Editorial Notebook

Women deserve to be heard

For one of my writing classes this semester, I have to write a piece about what irritates me. As I am new to this type of self-expression, this class has really opened my eyes to healthy ways of questioning aspects of my life. And, as I sat at my desk thinking of daily irritations, I realized my biggest annoyance resulted from my male peers: mansplaining. I’m sure the majority of women on campus are familiar with this term as we fight to simply be considered equally.

Throughout high school, I had somehow managed to surround myself with powerful feminists and thus didn’t experience mansplaining until college. As a woman at Rensselaer—or really anywhere in STEM—oppression by men is bound to happen. I’ve seen it in each of my computer science classes so far. My male counterparts have had a hard time believing my answer to a particular problem, or found it shocking when I finished homework before them. And, God forbid, I ask for help; they’ll start mansplaining the problem, assuming I am confused about every concept, not just one small part. I know I am not alone in my experience. I have watched my friends here struggle to believe in themselves, becoming less and less confident as more male peers disregard their opinions.

Although my irritation is very generalized towards men, I don’t mean to attack every single man I’ve met in STEM. There are a handful that have helped me to better myself, and some actually value my opinion. However, this idea of accepting women as equal in the workplace or in a classroom setting definitely needs more support. I saw a lot of this at the Grace Hopper Celebration—the biggest conference for women in technology. It was mesmerizing to be in an environment where women are encouraged to succeed by their peers or mentors. I honestly didn’t want to leave that space and come back to our heavily male-dominated campus.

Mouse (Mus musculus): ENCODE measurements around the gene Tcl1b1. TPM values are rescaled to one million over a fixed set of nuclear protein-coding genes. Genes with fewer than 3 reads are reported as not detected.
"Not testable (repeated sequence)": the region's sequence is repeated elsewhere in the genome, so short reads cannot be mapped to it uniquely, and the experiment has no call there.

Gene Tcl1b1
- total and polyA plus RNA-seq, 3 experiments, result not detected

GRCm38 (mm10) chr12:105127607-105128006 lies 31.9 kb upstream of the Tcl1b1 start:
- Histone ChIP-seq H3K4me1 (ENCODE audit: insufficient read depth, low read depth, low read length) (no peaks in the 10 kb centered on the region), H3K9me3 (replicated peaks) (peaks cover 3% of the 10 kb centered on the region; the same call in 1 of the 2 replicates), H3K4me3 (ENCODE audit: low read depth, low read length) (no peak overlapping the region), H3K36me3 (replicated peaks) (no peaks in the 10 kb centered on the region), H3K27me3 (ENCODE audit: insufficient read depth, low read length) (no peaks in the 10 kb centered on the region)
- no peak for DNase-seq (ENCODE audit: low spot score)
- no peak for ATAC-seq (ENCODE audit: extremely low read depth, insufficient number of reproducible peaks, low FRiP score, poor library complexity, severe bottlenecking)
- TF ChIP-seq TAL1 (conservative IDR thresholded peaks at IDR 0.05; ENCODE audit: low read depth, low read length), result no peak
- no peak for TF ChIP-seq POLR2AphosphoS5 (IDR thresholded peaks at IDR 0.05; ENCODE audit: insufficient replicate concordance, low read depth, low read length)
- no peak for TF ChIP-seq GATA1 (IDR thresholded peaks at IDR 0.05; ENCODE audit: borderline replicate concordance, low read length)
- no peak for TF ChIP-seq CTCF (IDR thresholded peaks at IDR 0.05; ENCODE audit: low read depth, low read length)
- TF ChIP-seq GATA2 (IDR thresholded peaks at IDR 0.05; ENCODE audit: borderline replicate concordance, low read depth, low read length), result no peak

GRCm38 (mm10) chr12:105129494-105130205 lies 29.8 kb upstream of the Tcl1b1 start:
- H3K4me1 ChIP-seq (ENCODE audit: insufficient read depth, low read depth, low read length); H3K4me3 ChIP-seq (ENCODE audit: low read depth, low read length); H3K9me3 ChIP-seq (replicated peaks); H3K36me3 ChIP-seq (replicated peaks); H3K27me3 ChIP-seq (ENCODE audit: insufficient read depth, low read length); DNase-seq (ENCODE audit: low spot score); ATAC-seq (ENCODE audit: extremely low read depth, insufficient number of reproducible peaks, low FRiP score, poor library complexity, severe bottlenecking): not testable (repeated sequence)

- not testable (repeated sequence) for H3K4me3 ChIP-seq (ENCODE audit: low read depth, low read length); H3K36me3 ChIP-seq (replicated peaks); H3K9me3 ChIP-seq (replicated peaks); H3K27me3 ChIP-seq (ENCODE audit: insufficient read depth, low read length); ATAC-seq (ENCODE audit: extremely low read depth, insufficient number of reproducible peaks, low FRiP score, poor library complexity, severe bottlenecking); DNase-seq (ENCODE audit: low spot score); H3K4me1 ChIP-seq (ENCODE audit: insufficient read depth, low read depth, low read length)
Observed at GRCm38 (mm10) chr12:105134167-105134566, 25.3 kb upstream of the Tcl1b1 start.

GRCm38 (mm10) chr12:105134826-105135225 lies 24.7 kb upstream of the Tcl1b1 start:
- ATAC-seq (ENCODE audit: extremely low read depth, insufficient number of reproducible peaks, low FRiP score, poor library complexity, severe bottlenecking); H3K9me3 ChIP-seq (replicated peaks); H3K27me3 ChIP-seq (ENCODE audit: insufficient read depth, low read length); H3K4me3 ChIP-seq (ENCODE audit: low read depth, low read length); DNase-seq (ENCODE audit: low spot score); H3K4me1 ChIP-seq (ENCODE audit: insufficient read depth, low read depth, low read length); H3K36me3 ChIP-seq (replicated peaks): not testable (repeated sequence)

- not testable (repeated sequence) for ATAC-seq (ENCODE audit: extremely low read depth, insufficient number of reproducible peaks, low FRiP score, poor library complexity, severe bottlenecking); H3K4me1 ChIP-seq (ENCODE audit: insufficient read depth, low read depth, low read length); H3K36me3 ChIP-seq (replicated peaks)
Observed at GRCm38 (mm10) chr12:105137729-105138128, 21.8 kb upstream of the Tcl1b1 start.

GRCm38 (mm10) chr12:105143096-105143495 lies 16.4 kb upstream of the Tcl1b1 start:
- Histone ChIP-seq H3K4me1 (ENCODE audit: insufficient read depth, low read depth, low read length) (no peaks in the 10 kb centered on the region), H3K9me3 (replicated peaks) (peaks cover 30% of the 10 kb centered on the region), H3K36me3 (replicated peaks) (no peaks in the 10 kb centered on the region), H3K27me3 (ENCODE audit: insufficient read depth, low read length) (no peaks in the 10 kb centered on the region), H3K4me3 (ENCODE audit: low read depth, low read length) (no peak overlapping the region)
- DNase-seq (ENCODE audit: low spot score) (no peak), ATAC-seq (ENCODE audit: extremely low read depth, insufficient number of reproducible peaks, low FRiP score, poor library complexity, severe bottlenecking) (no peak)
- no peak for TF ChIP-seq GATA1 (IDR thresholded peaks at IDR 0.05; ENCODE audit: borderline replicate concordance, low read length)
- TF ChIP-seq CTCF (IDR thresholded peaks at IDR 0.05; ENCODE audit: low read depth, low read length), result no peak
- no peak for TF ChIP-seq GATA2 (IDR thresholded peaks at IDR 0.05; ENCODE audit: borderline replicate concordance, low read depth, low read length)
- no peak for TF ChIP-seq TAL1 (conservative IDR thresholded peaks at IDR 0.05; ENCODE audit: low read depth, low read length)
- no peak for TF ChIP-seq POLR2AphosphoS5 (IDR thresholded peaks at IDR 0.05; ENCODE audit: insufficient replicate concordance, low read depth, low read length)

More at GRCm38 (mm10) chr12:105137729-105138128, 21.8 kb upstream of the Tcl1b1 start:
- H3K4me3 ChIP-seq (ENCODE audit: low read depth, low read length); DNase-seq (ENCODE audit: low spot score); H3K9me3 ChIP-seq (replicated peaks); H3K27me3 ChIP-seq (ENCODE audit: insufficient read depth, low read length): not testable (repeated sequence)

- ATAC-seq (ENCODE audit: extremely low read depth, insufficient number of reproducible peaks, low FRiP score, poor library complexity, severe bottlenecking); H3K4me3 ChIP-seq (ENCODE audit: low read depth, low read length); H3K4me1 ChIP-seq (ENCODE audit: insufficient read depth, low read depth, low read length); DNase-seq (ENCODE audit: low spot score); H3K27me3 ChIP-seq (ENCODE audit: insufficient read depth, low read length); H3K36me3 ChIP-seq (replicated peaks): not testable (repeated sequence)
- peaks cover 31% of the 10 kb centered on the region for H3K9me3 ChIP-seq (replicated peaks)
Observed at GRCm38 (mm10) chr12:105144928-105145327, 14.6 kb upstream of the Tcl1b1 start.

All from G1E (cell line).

I can only hope that someday the students at RPI will realize the importance of this matter. The change must come from within the student body; there is only so much the administration can do. Bettering the gender ratio on campus will take years, but what about the time in between? Don’t we, one of the many minorities on campus, deserve respect?

If you’re reading this and are struggling with oppression by men or mansplaining, don’t be afraid to speak up. You deserve to be heard. You’ve earned your spot at the table. And be sure to talk to your friends and other peers; you’ll notice that you are not alone. Women are here, we are the present and the future, and no one can take that away from us.